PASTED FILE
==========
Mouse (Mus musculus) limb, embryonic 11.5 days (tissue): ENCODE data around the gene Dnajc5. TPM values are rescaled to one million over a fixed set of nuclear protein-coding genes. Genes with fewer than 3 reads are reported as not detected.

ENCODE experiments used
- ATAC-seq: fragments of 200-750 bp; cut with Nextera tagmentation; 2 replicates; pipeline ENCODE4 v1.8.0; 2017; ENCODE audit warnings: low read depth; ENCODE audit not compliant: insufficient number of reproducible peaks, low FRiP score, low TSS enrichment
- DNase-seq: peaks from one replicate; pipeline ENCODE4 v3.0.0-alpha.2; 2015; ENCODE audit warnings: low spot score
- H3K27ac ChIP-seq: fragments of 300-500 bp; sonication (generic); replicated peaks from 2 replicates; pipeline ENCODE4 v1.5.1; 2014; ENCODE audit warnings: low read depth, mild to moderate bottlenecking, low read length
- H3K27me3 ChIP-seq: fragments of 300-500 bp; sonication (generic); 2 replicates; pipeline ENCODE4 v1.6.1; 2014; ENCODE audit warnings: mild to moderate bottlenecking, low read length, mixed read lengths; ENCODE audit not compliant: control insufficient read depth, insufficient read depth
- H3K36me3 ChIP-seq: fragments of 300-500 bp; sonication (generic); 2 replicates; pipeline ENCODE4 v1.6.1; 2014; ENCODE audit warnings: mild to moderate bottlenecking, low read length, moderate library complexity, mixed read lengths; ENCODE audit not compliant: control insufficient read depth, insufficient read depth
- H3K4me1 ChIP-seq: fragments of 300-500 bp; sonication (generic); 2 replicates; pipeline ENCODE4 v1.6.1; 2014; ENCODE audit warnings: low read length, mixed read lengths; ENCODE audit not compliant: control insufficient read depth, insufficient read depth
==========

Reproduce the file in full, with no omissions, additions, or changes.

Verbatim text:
Mouse (Mus musculus) limb, embryonic 11.5 days (tissue): ENCODE data around the gene Dnajc5. TPM values are rescaled to one million over a fixed set of nuclear protein-coding genes. Genes with fewer than 3 reads are reported as not detected.

ENCODE experiments used
- ATAC-seq: fragments of 200-750 bp; cut with Nextera tagmentation; 2 replicates; pipeline ENCODE4 v1.8.0; 2017; ENCODE audit warnings: low read depth; ENCODE audit not compliant: insufficient number of reproducible peaks, low FRiP score, low TSS enrichment
- DNase-seq: peaks from one replicate; pipeline ENCODE4 v3.0.0-alpha.2; 2015; ENCODE audit warnings: low spot score
- H3K27ac ChIP-seq: fragments of 300-500 bp; sonication (generic); replicated peaks from 2 replicates; pipeline ENCODE4 v1.5.1; 2014; ENCODE audit warnings: low read depth, mild to moderate bottlenecking, low read length
- H3K27me3 ChIP-seq: fragments of 300-500 bp; sonication (generic); 2 replicates; pipeline ENCODE4 v1.6.1; 2014; ENCODE audit warnings: mild to moderate bottlenecking, low read length, mixed read lengths; ENCODE audit not compliant: control insufficient read depth, insufficient read depth
- H3K36me3 ChIP-seq: fragments of 300-500 bp; sonication (generic); 2 replicates; pipeline ENCODE4 v1.6.1; 2014; ENCODE audit warnings: mild to moderate bottlenecking, low read length, moderate library complexity, mixed read lengths; ENCODE audit not compliant: control insufficient read depth, insufficient read depth
- H3K4me1 ChIP-seq: fragments of 300-500 bp; sonication (generic); 2 replicates; pipeline ENCODE4 v1.6.1; 2014; ENCODE audit warnings: low read length, mixed read lengths; ENCODE audit not compliant: control insufficient read depth, insufficient read depth